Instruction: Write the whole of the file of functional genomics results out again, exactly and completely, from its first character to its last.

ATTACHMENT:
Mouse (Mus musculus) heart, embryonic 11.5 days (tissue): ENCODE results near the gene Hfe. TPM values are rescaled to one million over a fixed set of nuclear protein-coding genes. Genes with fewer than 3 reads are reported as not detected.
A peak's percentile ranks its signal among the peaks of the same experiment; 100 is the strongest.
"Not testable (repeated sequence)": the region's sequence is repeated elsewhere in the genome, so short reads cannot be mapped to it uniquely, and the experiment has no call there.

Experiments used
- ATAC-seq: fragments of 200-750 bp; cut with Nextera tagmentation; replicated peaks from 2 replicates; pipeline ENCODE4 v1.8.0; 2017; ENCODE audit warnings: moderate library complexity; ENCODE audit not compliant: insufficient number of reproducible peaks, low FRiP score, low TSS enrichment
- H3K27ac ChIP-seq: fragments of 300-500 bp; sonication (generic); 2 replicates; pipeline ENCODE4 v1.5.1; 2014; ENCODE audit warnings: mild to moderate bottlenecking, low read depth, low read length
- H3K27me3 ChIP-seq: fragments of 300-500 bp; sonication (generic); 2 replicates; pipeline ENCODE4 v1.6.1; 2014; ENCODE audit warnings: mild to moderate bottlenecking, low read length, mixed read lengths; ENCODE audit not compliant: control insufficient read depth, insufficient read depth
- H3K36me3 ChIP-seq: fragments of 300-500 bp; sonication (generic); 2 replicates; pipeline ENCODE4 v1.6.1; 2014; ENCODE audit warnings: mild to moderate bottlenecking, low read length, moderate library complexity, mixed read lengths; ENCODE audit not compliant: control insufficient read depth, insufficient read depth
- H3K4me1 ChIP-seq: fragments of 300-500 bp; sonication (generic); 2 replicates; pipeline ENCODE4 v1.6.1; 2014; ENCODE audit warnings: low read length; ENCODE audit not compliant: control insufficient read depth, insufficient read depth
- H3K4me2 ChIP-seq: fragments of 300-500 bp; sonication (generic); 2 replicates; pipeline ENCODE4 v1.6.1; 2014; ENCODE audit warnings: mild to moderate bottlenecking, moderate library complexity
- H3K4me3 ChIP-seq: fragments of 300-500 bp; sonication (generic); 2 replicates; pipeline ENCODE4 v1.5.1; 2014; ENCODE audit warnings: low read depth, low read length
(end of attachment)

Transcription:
Mouse (Mus musculus) heart, embryonic 11.5 days (tissue): ENCODE results near the gene Hfe. TPM values are rescaled to one million over a fixed set of nuclear protein-coding genes. Genes with fewer than 3 reads are reported as not detected.
A peak's percentile ranks its signal among the peaks of the same experiment; 100 is the strongest.
"Not testable (repeated sequence)": the region's sequence is repeated elsewhere in the genome, so short reads cannot be mapped to it uniquely, and the experiment has no call there.

Experiments used
- ATAC-seq: fragments of 200-750 bp; cut with Nextera tagmentation; replicated peaks from 2 replicates; pipeline ENCODE4 v1.8.0; 2017; ENCODE audit warnings: moderate library complexity; ENCODE audit not compliant: insufficient number of reproducible peaks, low FRiP score, low TSS enrichment
- H3K27ac ChIP-seq: fragments of 300-500 bp; sonication (generic); 2 replicates; pipeline ENCODE4 v1.5.1; 2014; ENCODE audit warnings: mild to moderate bottlenecking, low read depth, low read length
- H3K27me3 ChIP-seq: fragments of 300-500 bp; sonication (generic); 2 replicates; pipeline ENCODE4 v1.6.1; 2014; ENCODE audit warnings: mild to moderate bottlenecking, low read length, mixed read lengths; ENCODE audit not compliant: control insufficient read depth, insufficient read depth
- H3K36me3 ChIP-seq: fragments of 300-500 bp; sonication (generic); 2 replicates; pipeline ENCODE4 v1.6.1; 2014; ENCODE audit warnings: mild to moderate bottlenecking, low read length, moderate library complexity, mixed read lengths; ENCODE audit not compliant: control insufficient read depth, insufficient read depth
- H3K4me1 ChIP-seq: fragments of 300-500 bp; sonication (generic); 2 replicates; pipeline ENCODE4 v1.6.1; 2014; ENCODE audit warnings: low read length; ENCODE audit not compliant: control insufficient read depth, insufficient read depth
- H3K4me2 ChIP-seq: fragments of 300-500 bp; sonication (generic); 2 replicates; pipeline ENCODE4 v1.6.1; 2014; ENCODE audit warnings: mild to moderate bottlenecking, moderate library complexity
- H3K4me3 ChIP-seq: fragments of 300-500 bp; sonication (generic); 2 replicates; pipeline ENCODE4 v1.5.1; 2014; ENCODE audit warnings: low read depth, low read length